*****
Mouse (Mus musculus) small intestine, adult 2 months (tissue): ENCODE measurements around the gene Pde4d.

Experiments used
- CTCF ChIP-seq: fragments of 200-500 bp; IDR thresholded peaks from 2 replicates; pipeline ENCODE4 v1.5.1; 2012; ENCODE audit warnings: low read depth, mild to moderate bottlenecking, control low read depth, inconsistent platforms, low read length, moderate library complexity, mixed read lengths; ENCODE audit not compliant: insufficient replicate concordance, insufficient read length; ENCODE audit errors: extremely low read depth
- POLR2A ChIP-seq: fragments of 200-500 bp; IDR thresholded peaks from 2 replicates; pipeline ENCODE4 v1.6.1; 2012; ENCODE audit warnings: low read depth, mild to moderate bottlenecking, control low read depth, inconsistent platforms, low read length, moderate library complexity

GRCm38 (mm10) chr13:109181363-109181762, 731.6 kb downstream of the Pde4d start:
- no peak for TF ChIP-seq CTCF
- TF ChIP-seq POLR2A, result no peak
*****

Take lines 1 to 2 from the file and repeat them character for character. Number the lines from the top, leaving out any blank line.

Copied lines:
Mouse (Mus musculus) small intestine, adult 2 months (tissue): ENCODE measurements around the gene Pde4d.

Experiments used